About this book
“A perennial delight of good audience research is the way it shows how issues judged ‘simple and obvious’ by the loudest voices in our culture are in fact complex and variable. This book does that in spades with the current fetish of ‘offence’. Das and Graefer prove the need to move the debate away from simple oppositions of ‘free speech’ versus ‘harmful talk’. And then do it.”
“Offensive media can be upsetting or funny, sought after or avoided, provocative or banal. While regulators debate whether they should be restricted, Das and Graefer reveal that audiences’ responses – variously ethical or evasive – concern less the offensive media than the often hurtful world thereby depicted. In so doing, they also reveal the importance of actually consulting the public on whose behalf so many venture to speak.”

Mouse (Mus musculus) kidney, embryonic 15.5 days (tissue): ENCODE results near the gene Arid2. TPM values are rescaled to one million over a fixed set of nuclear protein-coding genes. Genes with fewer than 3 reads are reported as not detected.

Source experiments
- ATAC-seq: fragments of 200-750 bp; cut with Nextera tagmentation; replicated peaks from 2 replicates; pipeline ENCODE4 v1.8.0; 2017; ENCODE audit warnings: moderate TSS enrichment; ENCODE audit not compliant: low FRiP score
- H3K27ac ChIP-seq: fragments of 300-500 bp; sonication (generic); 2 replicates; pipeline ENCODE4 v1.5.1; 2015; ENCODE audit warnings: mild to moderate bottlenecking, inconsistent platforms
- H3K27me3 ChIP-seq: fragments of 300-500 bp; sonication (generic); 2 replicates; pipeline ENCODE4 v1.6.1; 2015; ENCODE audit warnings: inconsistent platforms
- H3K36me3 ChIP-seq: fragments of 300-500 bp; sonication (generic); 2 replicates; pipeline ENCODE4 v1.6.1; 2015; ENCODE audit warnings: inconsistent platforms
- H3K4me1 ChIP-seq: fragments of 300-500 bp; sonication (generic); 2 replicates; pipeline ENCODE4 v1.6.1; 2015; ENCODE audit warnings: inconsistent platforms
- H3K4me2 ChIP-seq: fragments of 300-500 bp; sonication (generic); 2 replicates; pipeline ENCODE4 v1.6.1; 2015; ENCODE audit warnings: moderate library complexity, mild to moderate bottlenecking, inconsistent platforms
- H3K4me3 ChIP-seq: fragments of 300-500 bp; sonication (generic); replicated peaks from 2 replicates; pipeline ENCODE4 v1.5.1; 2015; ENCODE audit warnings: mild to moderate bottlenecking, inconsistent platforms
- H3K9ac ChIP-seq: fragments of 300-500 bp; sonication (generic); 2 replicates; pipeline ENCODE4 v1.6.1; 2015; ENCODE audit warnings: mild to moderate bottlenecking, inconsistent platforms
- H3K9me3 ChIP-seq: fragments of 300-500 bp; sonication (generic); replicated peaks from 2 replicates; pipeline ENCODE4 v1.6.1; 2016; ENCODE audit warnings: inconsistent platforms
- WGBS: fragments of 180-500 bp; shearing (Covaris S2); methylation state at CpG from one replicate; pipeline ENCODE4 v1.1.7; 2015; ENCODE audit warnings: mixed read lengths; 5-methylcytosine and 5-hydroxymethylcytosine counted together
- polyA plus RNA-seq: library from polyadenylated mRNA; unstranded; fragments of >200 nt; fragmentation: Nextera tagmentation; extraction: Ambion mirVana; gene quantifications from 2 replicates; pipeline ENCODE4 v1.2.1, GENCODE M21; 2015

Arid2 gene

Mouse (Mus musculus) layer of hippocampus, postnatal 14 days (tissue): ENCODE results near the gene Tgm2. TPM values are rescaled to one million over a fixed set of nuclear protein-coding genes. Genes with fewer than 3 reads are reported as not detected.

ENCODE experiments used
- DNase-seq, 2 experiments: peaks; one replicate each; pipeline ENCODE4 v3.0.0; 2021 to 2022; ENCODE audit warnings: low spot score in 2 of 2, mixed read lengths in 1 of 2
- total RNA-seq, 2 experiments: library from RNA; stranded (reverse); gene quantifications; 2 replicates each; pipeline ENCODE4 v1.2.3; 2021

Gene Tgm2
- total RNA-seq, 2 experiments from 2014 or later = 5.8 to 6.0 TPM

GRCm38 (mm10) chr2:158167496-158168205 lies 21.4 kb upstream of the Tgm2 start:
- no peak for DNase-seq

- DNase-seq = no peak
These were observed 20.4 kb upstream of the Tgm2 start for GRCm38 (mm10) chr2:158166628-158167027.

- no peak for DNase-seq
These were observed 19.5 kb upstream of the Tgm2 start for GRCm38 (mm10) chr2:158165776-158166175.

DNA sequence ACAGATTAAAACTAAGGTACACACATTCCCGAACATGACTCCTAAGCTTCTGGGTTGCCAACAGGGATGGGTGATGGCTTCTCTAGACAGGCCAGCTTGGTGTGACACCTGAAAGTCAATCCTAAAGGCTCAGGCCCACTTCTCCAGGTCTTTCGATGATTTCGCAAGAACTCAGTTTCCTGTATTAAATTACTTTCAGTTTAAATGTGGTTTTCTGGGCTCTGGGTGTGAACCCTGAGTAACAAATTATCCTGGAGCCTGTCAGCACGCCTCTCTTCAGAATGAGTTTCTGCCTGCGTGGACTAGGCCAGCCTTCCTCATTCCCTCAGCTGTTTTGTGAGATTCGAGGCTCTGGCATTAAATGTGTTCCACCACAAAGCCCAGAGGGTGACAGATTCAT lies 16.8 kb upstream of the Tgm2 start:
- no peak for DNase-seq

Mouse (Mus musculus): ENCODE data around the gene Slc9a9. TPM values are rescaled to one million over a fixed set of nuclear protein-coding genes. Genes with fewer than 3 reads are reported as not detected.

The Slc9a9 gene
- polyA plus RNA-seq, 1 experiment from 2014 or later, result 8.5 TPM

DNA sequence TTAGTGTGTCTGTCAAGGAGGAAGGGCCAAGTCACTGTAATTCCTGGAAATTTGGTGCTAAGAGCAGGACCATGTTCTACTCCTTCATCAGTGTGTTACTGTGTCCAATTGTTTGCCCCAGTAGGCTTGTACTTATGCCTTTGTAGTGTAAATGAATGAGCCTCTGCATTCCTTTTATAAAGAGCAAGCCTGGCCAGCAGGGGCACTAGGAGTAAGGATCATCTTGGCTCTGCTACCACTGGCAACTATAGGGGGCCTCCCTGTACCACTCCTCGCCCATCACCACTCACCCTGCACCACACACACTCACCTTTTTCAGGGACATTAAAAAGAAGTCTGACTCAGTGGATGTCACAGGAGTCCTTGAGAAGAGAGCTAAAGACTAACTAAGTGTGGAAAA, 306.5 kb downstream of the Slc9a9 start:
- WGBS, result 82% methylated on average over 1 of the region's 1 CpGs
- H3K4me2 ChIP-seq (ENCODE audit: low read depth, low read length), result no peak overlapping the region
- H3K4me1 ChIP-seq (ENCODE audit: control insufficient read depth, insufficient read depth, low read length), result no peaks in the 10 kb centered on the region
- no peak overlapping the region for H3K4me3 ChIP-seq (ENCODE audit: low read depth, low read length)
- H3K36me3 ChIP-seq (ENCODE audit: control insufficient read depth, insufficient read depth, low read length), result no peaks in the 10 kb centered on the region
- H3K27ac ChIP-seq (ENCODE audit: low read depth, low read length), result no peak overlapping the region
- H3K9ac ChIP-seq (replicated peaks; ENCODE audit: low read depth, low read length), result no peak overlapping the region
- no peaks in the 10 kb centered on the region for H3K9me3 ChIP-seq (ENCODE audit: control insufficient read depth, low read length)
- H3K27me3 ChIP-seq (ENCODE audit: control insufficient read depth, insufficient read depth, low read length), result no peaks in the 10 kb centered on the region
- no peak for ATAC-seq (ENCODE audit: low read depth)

–Sonia Livingstone, London School of Economics and Political Science, UK
–Martin Barker, University of Aberystwyth, Wales
"The so-called ‘right to offend’ has become one of the most heated, and divisive of debates across modern political, social and cultural life. Ranjana Das and Anne Graefer’s Provocative Screens makes an especially important and timely intervention in this vexed terrain by demonstrating the layers of complexity and ambiguity that lie behind superficially polarised and polarising arguments around the freedom of speech in the 21st century. This book is essential reading for anyone interested in contemporary audience research and the cultural politics of offence."
–John Mercer, Birmingham City University, UK
This book offers a nuanced understanding of ‘offensive’ television content by drawing on an extensive research project, involving in-depth interviews and focus groups with audiences in Britain and Germany. Provocative Screens asks – what makes something really offensive and to whom in what context? Why it offence felt so differently? And how does offensive content matter in public life, regulation, and institutional understandings?
Charlie Hebdo offensive media content wider publics controversy ‘freedom of speech’ taboo-breaking censorship media ethics Britain Germany offensive television content